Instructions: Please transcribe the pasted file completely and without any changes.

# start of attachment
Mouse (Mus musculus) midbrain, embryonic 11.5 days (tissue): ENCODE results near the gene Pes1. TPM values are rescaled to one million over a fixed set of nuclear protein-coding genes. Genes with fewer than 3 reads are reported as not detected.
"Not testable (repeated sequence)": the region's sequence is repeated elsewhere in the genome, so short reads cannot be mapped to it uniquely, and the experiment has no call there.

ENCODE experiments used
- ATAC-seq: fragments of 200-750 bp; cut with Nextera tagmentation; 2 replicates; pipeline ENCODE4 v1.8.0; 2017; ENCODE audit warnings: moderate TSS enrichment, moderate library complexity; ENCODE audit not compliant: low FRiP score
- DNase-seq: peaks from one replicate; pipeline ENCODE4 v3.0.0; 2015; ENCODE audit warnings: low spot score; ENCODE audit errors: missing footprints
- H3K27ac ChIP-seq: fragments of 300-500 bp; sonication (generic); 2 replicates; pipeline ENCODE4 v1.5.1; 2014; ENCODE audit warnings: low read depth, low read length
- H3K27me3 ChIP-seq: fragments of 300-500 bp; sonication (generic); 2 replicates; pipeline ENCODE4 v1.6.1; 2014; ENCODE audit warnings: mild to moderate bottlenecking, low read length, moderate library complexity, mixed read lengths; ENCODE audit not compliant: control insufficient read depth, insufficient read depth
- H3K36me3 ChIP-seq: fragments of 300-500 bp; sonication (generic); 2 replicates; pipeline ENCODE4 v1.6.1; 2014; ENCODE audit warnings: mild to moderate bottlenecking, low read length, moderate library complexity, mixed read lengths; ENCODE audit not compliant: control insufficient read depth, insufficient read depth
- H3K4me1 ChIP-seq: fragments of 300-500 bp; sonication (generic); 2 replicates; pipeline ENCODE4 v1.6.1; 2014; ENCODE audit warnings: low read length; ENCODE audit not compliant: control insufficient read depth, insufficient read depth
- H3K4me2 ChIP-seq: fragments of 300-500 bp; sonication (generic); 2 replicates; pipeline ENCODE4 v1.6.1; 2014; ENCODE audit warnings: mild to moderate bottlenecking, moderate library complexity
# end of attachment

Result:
Mouse (Mus musculus) midbrain, embryonic 11.5 days (tissue): ENCODE results near the gene Pes1. TPM values are rescaled to one million over a fixed set of nuclear protein-coding genes. Genes with fewer than 3 reads are reported as not detected.
"Not testable (repeated sequence)": the region's sequence is repeated elsewhere in the genome, so short reads cannot be mapped to it uniquely, and the experiment has no call there.

ENCODE experiments used
- ATAC-seq: fragments of 200-750 bp; cut with Nextera tagmentation; 2 replicates; pipeline ENCODE4 v1.8.0; 2017; ENCODE audit warnings: moderate TSS enrichment, moderate library complexity; ENCODE audit not compliant: low FRiP score
- DNase-seq: peaks from one replicate; pipeline ENCODE4 v3.0.0; 2015; ENCODE audit warnings: low spot score; ENCODE audit errors: missing footprints
- H3K27ac ChIP-seq: fragments of 300-500 bp; sonication (generic); 2 replicates; pipeline ENCODE4 v1.5.1; 2014; ENCODE audit warnings: low read depth, low read length
- H3K27me3 ChIP-seq: fragments of 300-500 bp; sonication (generic); 2 replicates; pipeline ENCODE4 v1.6.1; 2014; ENCODE audit warnings: mild to moderate bottlenecking, low read length, moderate library complexity, mixed read lengths; ENCODE audit not compliant: control insufficient read depth, insufficient read depth
- H3K36me3 ChIP-seq: fragments of 300-500 bp; sonication (generic); 2 replicates; pipeline ENCODE4 v1.6.1; 2014; ENCODE audit warnings: mild to moderate bottlenecking, low read length, moderate library complexity, mixed read lengths; ENCODE audit not compliant: control insufficient read depth, insufficient read depth
- H3K4me1 ChIP-seq: fragments of 300-500 bp; sonication (generic); 2 replicates; pipeline ENCODE4 v1.6.1; 2014; ENCODE audit warnings: low read length; ENCODE audit not compliant: control insufficient read depth, insufficient read depth
- H3K4me2 ChIP-seq: fragments of 300-500 bp; sonication (generic); 2 replicates; pipeline ENCODE4 v1.6.1; 2014; ENCODE audit warnings: mild to moderate bottlenecking, moderate library complexity